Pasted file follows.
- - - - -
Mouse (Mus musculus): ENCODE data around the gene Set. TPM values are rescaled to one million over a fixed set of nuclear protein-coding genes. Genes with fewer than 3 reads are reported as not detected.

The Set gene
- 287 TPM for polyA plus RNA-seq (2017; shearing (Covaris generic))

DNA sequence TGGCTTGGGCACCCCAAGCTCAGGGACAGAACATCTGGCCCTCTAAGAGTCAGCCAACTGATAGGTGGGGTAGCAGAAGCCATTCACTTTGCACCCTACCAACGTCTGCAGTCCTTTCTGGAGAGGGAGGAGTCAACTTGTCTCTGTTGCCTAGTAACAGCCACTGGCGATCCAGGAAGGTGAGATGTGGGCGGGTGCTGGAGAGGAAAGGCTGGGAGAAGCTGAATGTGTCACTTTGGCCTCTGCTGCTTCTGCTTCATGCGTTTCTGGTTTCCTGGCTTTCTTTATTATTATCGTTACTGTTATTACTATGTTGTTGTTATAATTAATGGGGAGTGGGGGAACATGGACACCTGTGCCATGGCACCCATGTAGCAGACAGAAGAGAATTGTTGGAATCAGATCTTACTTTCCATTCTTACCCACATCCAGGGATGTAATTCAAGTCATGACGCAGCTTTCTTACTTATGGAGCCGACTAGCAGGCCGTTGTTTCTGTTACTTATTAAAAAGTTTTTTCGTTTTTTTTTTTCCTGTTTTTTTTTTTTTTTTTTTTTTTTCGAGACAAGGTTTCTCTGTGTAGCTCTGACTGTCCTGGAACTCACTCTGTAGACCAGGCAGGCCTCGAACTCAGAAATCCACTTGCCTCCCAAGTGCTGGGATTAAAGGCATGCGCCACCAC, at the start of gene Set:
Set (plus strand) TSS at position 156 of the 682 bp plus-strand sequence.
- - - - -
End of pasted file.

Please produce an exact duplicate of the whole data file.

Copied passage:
Mouse (Mus musculus): ENCODE data around the gene Set. TPM values are rescaled to one million over a fixed set of nuclear protein-coding genes. Genes with fewer than 3 reads are reported as not detected.

The Set gene
- 287 TPM for polyA plus RNA-seq (2017; shearing (Covaris generic))

DNA sequence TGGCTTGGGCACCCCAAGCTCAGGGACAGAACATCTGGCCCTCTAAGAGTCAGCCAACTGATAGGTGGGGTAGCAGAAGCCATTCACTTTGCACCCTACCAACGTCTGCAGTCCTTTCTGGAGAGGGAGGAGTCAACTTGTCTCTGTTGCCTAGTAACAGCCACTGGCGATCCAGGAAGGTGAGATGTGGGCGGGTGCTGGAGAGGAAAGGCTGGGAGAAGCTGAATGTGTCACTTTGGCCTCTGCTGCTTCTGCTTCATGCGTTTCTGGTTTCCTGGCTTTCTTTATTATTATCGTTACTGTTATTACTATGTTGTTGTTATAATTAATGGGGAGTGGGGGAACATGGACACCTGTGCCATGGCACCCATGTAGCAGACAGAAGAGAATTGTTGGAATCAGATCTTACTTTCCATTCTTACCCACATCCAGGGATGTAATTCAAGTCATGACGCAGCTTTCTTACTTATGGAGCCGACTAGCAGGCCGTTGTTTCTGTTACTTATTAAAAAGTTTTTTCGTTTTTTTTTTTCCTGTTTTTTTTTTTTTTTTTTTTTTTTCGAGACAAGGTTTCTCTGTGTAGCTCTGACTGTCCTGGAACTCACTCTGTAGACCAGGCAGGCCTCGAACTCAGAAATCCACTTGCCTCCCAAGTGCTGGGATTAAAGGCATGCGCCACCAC, at the start of gene Set:
Set (plus strand) TSS at position 156 of the 682 bp plus-strand sequence.